Reflective learning is more concerned with "who am I" and linking this with "what I do". It thus means being mindful of oneself during a learning experience. Several authors (Bozalek, Carolissen, Leibowitz, Nicholls, Rohleder & Swartz, 2010; Dyment & O' Connel, 2011; Johns, 2010; Lam et al., 2007) maintain that reflective learning is a very effective approach as students learn to discover themselves and are enabled to personally engage with their studies. Teater (2011) identified four steps educators could take in order to underpin successful learning in social work, namely to revisit the learning outcomes; to determine teaching methods and learning activities; to design assessment; and lastly to provide feedback and evaluate. These steps encourage students to reflect and assess critically what they have learned and how they can apply this knowledge. At the same time passive or strategic learning would be reduced.

Herrington, Reeves and Olivier (2010) identified three stages of reflection that students should apply in their studies (closely linked to the steps mentioned above): first by returning to the experience, indicating that the experience is understood and internalised; second, by attending to the feelings around this experience; and lastly re-evaluating the experience through integrating new knowledge into their conceptual framework. It is thus the mutual responsibility of educator and the student to ensure successful learning. The educator has the task of designing learning outcomes in such a way that students should meaningfully engage with their studies and also make what they have learned their own. Evaluation is also a dual, continuous process for educator and student. Reflective learning can be summed up as learning that involves active and successful intellectual and affective activities in which students engage to explore their experiences to lead them to new understandings and appreciations (Herrington et al., 2010).

Herrington et al. (2010) also note the value of critical reflection in e-learning courses, where students are granted the opportunity to engage in meaningful reflection regarding relevant learning outcomes. Teräs and Herrington (2014) indicated how blogs could be useful for students for reflection during e-learning. Some authors (Heron, 2005; Herrington et al., 2010; Teater, 2011) also describe reflection as a form of debriefing which could assist the students to deal with certain issues in their lives in order to grow and develop. Nilvarankul, McCann, Rungreangkuljih and Wongprom (2011) and Yip (2006) add that reflection is a process of self-analysis and self-evaluation that could lead to self-enhancement.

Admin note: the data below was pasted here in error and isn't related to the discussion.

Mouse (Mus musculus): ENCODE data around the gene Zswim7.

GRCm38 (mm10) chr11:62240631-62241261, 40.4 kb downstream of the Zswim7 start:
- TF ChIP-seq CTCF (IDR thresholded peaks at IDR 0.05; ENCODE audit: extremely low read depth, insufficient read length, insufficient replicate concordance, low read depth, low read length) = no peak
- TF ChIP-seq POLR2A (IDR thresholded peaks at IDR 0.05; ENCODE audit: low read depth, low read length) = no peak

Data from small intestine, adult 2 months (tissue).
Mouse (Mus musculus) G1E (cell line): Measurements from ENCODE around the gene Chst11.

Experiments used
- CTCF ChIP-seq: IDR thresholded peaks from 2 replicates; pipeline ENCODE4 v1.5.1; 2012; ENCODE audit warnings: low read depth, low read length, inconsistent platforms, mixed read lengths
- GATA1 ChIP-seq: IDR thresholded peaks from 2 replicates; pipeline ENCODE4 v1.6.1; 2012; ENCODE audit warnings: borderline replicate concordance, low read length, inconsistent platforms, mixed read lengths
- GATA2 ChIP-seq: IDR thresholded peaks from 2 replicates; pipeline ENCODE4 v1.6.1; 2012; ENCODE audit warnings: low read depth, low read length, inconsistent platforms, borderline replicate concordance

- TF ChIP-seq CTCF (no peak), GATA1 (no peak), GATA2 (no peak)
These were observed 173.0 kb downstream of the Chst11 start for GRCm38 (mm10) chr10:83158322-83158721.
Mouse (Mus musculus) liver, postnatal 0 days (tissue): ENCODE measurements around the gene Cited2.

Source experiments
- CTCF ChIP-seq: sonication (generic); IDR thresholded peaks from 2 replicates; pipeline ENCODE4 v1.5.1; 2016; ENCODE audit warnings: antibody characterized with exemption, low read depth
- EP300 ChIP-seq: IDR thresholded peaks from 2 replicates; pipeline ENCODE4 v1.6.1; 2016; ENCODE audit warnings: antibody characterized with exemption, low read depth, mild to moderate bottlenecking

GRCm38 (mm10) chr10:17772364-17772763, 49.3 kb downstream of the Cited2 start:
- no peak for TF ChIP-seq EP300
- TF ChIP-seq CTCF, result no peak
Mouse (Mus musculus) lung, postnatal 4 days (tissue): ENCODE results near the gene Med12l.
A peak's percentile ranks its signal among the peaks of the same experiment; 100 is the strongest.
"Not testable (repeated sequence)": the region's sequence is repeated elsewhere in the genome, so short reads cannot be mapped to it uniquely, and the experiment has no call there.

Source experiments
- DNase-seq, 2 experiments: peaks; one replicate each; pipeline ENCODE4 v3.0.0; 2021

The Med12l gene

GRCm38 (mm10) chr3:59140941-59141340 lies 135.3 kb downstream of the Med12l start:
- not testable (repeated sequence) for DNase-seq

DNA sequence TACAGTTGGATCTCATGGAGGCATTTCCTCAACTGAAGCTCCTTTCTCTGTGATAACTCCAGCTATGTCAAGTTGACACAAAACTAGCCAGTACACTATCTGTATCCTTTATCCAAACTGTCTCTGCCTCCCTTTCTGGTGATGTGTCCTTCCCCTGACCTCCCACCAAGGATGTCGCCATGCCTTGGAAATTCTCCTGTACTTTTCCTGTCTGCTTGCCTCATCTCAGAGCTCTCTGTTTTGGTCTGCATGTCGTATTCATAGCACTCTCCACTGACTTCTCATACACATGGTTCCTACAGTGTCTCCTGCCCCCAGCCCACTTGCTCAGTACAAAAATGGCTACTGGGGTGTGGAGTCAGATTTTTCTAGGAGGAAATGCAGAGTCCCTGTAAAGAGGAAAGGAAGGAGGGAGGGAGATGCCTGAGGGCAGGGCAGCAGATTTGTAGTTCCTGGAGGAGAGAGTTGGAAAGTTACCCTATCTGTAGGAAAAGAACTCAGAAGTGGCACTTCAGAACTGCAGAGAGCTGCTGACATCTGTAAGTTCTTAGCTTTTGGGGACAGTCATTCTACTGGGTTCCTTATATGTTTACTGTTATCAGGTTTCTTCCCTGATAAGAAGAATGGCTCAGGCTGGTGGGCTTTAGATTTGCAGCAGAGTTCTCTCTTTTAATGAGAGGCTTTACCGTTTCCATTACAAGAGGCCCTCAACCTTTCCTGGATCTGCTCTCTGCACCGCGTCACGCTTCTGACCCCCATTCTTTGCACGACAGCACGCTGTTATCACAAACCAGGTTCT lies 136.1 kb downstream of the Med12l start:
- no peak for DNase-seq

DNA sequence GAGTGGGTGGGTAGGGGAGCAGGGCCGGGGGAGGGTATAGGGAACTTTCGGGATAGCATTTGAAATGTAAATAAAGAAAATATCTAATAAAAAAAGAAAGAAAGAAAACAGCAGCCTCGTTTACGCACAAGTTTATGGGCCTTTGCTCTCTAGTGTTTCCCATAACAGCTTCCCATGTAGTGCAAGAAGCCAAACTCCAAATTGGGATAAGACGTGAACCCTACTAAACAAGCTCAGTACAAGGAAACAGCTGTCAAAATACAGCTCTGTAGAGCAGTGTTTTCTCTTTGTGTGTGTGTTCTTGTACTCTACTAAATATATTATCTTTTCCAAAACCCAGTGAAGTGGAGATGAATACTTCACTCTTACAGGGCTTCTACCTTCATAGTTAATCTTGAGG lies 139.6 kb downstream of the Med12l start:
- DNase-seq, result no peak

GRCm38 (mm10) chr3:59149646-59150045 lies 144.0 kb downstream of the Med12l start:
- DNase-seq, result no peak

Substance abuse

Substance abuse poses a major threat to the wellbeing of society, communities, families and individuals. The escalating problems and negative effects associated with alcohol and other drugs (AOD) are evident worldwide, in South Africa and specifically in the Western Cape (Department of Social Development, 2013). A variety of drugs can affect the wellbeing of people. Drugs are classified into categories according to their legal status, their chemical composition or the route of taking the drug (orally, intravenously, smoking, inhaling or snorting). According to Hitzeroth and Kramer (2010), there are broadly seven main groups of drugs, namely stimulants (such as coffee and tobacco), depressants (such as alcohol), hallucinogens (such as LSD), opioids (such as pain-killers), cannabis (such as dagga), inhalants (such as thinners) and anabolic steroids (such as depo-testosterone).

Non-drug addictions commonly referred to as process addictions are also evident in society. Addiction to gambling, the internet, sex or eating could all be viewed as process addictions. Interestingly, the neurobiological features, antecedents, symptoms and treatment are similar for both drug addiction and non-drug addiction. With any addiction dopamine floods the brain and the brain chemicals ultimately change the make-up of the brain, resulting in an increased appetite for the drug or non-drug (Carlson, Matto, Smith & Eversman, 2006; Fisher & Harris, 2013).

It is inevitable that social workers will deal with the devastating consequences of AOD abuse. Addressing substance abuse is a specialised field in social work and social workers need knowledge and insight into the complexity of AOD. The aim at most of the rehabilitation centres is to aid life-long abstinence. Life skills and coping skills are taught in order to help clients to cope without AOD outside the rehabilitation centre. Social workers need an understanding of how difficult it is to never use AOD again and why relapses often happen when triggers and cravings arise (Fisher & Harris, 2013; Stein, 2008).

Social work intervention will be required when social workers are directly working in the field of substance abuse, but most social workers in other fields will also encounter challenges relating to substance abuse, as discussed below. Social work intervention could be indicated where children are neglected or abused as a result of parents who abuse substances. Teenagers who clash with the law often experience substance dependence problems that will require social work intervention. A link has been found between domestic violence and substance abuse, and social workers intervening with domestic violence cases often need to deal with substance abuse as well. In the field of gerontology, social workers often deal with clients who have become addicted to prescribed or other medicine (Drabble, 2007; Gardner & Poole, 2009; Mallow & Ward, 2009; Riger & Bennett, 2014). It is thus clear that social workers in all fields need some level of knowledge and skills for intervention in the area of substance abuse.